Lynn Hummel column: Stop making excuses and apologize
What are the two most difficult things any of us ever have to do -- if we do them at all? One is to admit we were wrong. The second, even more difficult and painful, is to apologize for it.
I was introduced to a guy last week who was explaining to a friend that earlier that day he had chewed out an employee for a mistake she'd made, and he did it in front of other employees. She cried. He realized he'd made a serious mistake and he didn't know how to make it right. He was trying to decide how to make an appropriate apology. It was a short conversation and the guy moved on. When he left the friend and I agreed -- "too late."
A much more embarrassing situation showed up in England just over a month ago. Prime Minister Gordon Brown was out campaigning for members of his Labour Party. He was stopped by a woman who complained about the economy and specifically, that immigrants from Eastern Europe were pouring into the country and taking jobs from Englishmen. Brown was as polite as he could be because he was wearing a small mike a radio station had clipped on him. When the conversation was over he got into his car with his driver and his handlers. "What a disaster that was," he said. "Whose idea was that anyway? What a bigot that woman was." Brown had forgotten that his mike was still live and still broadcasting.
First, all of England heard it, then the radio people quickly got back to the woman and told her Brown had called her a bigot. Her eyes bulged out. "He called me a what?" When Brown heard about it he immediately had his driver take him to the woman's house to personally apologize.
The conversation was not recorded, but what could the guy say? How do you apologize for calling a woman a bigot? Even bigots don't want to be called bigots. Regardless of what he said, the British press said Brown failed to look apologetic in subsequent interviews. They wrote, "You have to look sorry when you say you're sorry." One reporter called the whole incident, "a big, slow motion train crash." Brown didn't help his cause by blaming the media for broadcasting a private conversation. Brown, by the way, is no longer Prime Minister. His Labour Party lost its majority in Parliament and Brown promptly resigned as Prime Minister. Yes, the British Parliamentary system is vastly different than our presidential-congressional system.
In politics somebody is always demanding an apology. The demand is mostly nonsense -- political rhetoric. Politicians never apologize to other politicians, but occasionally they choke an apology out to a voter or group of voters.
As children, we were commanded to apologize. So you hit a kid and made him cry. "Lynn, tell Bobby you're sorry."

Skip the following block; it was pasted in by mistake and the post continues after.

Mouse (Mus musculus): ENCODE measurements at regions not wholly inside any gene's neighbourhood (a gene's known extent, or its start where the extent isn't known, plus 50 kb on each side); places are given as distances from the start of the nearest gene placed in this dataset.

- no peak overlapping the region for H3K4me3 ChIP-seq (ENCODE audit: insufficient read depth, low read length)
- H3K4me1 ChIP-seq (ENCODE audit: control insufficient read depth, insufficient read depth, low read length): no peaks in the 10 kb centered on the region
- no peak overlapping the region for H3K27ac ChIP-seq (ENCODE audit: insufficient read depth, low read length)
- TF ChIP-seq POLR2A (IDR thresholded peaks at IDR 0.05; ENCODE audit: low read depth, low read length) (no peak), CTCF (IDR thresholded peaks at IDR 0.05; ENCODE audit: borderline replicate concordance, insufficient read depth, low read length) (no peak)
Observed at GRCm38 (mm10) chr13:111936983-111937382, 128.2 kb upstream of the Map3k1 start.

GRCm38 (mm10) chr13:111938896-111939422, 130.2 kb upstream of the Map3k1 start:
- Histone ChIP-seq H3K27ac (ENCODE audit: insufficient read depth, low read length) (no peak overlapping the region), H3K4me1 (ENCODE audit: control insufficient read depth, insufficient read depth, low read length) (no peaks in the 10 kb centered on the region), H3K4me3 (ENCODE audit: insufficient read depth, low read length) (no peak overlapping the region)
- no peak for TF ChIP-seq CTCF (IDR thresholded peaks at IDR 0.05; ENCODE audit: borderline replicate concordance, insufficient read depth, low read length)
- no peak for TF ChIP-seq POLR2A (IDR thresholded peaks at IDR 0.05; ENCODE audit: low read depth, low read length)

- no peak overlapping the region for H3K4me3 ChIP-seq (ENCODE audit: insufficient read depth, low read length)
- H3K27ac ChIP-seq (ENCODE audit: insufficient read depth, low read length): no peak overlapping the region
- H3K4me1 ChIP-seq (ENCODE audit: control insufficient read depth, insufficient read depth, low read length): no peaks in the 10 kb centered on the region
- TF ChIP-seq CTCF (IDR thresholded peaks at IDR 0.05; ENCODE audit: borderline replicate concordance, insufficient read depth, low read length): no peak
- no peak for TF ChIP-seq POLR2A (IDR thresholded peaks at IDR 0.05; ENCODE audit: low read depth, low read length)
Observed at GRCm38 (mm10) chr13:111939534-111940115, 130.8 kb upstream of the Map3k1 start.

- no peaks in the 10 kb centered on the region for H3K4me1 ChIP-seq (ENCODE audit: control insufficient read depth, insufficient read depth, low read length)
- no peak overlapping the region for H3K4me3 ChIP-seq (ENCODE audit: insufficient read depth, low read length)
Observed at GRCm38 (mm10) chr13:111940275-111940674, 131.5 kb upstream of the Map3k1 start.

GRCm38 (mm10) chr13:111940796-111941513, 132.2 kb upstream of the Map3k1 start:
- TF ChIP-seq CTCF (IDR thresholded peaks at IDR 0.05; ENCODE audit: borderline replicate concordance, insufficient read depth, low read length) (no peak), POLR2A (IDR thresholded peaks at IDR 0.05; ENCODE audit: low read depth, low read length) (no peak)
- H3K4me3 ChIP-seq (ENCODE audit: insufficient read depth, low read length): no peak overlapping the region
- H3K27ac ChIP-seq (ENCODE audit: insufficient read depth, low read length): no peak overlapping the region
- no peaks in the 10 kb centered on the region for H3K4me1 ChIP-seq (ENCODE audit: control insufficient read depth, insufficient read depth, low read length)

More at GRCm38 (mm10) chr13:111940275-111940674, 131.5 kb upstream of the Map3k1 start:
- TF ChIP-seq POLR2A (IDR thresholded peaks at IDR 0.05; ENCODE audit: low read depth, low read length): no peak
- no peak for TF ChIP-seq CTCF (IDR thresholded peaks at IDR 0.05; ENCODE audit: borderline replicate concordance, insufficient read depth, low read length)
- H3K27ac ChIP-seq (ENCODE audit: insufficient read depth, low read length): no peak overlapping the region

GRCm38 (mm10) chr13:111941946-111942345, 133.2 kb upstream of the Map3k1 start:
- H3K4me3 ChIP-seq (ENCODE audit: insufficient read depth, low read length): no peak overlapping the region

"No, he started it."
"Lynn (being pulled by the ear), tell Bobby you're sorry."
"I'm . . . (mumble) . . . orry."
"Say it so he can hear it."
"I'm s . . . rry."
"Say it loud (ear being twisted)."
"There now, let that be a lesson." (I'm honoring the memory of my mother as I write this -- today would have been her 99th birthday, but she's been gone now for almost four years.)
It is my opinion that about 5 percent of all apologies are sincere. About a month ago a guy lost his temper and burned my ears for a while on the phone. He was having a bad day, he was frustrated and he took it out on me. Two days later he called to apologize. I considered the apology sincere and accepted it. It took a real gentleman to make that apology. He was one of the 5 percent.
The other 95 percent go like this:
Elliot Spitzer (after being revealed as a regular customer of a New York prostitute): "I'm sorry I embarrassed myself and my family." (Meaning I'm sorry I got caught and now I have to resign as governor of New York.)
Mark Sanford (after being caught returning from a trip to Argentina for a fling with his mistress, when he said he was going to spend the weekend hiking on the Appalachian Trail): "I'm sorry I embarrassed my family. I love my wife." (Meaning, I'm sorry I got married and had four sons before I met my true heartmate. By the way, I'm not resigning as governor of South Carolina.) The following were intended to quiet the demand for an apology, but are not apologies:
I'm sorry you were offended by what I said.
I'm sorry your feelings were hurt.
That's really not what I meant.
I was paying you a compliment.
I had no idea you would feel that way.
I was only kidding. You know I didn't really mean it.
I'm sorry for the pain I caused when I murdered the guy. Please give me a light sentence.
But here's the bottom line. While an insincere apology lacks class, it has more class than no apology at all. Stop making excuses and apologize.